2 No one who hates the Law is wise, one who is hypocritical about it is like a storm-tossed ship.
4 Prepare what you have to say and you will get a hearing, marshal your information before you answer.
8 They have been differentiated in the mind of the Lord, who has diversified the seasons and feasts;
9 some he has made more important and has hallowed, others he has made ordinary days.
10 Human beings come from the ground, Adam himself was formed out of earth;
13 Like clay in the hands of the potter to mould as it pleases him, so are human beings in the hands of their Maker to reward as he judges right.
14 Opposite evil stands good, opposite death, life; so too opposite the devout stands the sinner.
15 Contemplate all the works of the Most High, you will find they go in pairs, by opposites.
16 Although the last to come, I have kept my eyes open like a man picking up what the grape-pickers have left.
20 Neither to son nor wife, brother nor friend, give power over yourself during your own lifetime. And do not give your property to anyone else, in case you regret it and have to ask for it back.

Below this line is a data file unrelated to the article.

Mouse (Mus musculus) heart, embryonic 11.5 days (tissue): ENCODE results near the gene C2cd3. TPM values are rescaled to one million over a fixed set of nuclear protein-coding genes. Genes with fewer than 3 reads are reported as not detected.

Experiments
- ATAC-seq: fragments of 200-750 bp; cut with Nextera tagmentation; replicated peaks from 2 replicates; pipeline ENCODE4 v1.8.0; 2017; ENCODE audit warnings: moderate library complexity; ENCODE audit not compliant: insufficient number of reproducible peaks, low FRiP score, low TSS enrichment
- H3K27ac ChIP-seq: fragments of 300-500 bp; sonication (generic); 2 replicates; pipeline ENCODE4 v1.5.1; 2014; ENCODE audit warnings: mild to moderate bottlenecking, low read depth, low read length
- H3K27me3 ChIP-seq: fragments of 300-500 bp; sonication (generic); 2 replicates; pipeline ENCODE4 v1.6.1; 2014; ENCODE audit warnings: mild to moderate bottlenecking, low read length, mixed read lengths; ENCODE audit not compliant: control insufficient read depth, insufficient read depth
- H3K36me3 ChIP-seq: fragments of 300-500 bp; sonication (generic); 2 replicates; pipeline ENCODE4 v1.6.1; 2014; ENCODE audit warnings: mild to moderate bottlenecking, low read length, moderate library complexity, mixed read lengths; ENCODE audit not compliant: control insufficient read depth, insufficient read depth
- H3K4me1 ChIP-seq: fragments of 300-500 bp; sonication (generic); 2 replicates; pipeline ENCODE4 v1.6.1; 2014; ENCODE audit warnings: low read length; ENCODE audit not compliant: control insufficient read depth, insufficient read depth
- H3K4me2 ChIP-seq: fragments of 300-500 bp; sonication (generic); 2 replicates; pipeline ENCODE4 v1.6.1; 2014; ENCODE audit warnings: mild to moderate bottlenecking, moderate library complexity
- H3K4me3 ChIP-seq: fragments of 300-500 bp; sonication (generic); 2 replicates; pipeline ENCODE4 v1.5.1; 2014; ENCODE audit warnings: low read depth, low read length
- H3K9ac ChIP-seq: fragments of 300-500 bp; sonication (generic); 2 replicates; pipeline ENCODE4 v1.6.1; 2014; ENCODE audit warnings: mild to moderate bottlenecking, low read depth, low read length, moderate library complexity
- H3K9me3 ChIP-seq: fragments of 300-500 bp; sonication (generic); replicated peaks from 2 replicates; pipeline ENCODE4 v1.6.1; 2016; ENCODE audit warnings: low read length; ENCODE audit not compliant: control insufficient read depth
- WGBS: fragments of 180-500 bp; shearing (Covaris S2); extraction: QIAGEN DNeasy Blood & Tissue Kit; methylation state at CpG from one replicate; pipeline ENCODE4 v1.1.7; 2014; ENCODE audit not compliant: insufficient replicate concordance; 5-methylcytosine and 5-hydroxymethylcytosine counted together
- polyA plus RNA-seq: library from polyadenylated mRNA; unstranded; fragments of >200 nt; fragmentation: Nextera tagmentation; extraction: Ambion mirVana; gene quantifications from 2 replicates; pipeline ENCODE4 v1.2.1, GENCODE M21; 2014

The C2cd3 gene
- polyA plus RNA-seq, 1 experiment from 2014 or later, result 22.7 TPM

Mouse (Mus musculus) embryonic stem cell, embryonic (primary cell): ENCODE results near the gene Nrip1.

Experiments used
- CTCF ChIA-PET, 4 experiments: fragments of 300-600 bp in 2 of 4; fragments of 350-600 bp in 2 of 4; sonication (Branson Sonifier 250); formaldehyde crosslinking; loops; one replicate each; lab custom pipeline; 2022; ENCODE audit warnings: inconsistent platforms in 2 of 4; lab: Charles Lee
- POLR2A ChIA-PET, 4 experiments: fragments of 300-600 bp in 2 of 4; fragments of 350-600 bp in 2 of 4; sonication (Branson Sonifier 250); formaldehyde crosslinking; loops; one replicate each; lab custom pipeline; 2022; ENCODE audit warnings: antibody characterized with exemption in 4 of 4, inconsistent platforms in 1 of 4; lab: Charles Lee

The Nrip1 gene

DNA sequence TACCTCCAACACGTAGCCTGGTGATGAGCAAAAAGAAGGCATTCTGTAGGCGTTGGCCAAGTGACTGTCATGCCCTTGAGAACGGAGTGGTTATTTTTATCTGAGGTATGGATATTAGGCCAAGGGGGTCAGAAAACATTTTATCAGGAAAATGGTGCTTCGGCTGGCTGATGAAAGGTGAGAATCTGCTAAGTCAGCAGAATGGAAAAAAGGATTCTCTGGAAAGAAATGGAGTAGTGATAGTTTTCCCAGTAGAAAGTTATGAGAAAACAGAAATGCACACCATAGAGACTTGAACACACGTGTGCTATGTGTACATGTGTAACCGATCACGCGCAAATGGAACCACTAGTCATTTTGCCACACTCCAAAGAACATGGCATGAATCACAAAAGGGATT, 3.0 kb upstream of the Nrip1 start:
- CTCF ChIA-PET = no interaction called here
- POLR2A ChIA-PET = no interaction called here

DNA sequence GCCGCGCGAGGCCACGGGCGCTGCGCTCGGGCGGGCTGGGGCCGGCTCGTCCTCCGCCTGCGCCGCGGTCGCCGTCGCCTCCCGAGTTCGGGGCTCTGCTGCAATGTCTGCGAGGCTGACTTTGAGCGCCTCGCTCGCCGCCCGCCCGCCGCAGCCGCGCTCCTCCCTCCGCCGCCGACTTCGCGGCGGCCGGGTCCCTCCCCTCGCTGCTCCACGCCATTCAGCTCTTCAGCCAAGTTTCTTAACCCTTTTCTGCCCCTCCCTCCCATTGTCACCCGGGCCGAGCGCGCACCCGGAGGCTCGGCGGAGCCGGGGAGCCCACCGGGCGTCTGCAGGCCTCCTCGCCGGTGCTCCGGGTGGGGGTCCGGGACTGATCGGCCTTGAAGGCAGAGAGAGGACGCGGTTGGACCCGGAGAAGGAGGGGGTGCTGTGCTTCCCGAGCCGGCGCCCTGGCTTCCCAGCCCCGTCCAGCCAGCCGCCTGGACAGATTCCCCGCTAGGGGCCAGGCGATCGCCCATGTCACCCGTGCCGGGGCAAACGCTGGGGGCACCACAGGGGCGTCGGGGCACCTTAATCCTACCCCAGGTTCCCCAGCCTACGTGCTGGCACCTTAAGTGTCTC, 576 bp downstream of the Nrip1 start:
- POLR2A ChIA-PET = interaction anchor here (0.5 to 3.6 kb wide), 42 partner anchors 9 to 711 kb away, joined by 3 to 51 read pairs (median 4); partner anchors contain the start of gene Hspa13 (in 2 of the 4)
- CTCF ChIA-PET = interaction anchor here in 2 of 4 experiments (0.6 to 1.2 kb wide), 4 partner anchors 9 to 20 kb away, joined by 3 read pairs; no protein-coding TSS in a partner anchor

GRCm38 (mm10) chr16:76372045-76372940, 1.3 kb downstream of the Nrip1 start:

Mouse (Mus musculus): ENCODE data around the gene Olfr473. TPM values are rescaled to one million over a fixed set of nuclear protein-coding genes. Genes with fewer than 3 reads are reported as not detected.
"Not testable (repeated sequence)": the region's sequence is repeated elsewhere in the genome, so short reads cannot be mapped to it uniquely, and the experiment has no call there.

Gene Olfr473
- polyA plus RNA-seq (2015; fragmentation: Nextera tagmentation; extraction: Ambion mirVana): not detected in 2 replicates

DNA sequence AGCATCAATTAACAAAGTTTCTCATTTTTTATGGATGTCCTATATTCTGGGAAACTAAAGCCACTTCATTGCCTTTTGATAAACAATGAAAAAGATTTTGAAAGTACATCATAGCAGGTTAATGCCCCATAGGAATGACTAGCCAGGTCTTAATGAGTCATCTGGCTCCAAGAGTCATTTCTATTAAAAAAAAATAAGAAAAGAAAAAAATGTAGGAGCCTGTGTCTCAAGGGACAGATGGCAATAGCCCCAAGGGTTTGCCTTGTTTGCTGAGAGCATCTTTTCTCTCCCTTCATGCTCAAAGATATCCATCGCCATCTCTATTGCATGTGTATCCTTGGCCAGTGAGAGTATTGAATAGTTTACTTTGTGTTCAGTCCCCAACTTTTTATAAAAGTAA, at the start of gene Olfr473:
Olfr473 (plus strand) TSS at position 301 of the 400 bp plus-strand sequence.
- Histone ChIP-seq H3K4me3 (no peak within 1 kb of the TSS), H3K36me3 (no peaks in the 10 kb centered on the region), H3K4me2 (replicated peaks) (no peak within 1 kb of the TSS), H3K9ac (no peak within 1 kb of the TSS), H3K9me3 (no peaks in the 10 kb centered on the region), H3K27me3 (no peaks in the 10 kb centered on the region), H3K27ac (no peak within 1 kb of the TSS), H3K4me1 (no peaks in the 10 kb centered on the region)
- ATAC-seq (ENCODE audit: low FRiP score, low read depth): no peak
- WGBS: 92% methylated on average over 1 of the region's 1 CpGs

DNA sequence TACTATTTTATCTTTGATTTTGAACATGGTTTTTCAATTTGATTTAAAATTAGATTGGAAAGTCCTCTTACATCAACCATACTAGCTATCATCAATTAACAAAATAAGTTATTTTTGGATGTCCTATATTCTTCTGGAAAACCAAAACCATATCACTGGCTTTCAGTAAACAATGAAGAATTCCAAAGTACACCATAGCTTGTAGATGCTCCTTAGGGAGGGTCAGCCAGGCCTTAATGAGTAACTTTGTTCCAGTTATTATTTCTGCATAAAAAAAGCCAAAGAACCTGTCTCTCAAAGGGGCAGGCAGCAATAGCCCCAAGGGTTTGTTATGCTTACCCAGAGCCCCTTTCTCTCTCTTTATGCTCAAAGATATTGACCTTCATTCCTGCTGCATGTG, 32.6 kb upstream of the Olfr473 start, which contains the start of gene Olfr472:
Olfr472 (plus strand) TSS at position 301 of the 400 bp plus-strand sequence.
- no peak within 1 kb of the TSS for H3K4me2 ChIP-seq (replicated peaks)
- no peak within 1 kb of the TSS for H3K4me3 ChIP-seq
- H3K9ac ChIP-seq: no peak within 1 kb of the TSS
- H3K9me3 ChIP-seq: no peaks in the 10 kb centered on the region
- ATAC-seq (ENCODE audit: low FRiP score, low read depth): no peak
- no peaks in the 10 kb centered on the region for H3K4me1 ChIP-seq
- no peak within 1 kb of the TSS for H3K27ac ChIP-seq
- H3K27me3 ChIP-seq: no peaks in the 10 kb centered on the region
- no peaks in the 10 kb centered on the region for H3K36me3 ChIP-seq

22 better for your children to come begging to you, than for you to have to go begging to them.
24 The day your life draws to a close, at the hour of death, then distribute your heritage.
27 Yoke and harness will bow the neck, for a bad servant, torments and the rack.
28 Set him to work, so that he will not be idle; idleness teaches every kind of mischief.
33 If you ill-treat him and he runs away, which way will you go to look for him?
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The New Jerusalem Bible (NJB) is a Catholic translation of the Bible published in 1985. The New Jerusalem Bible (NJB) has become the most widely used Roman Catholic Bible outside of the United States. It has the imprimatur of Cardinal George Basil Hume.
Like its predecessor, the Jerusalem Bible, the New Jerusalem Bible (NJB) version is translated "directly from the Hebrew, Greek or Aramaic." The 1973 French translation, the Bible de Jerusalem, is followed only "where the text admits to more than one interpretation." Introductions and notes, with some modifications, are taken from the Bible de Jerusalem.
Source: The Very Reverend Dom (Joseph) Henry Wansbrough, OSB, MA (Oxon), STL (Fribourg), LSS (Rome), a monk of Ampleforth Abbey and a biblical scholar. He was General Editor of the New Jerusalem Bible. "New Jerusalem Bible, Regular Edition", pg. v.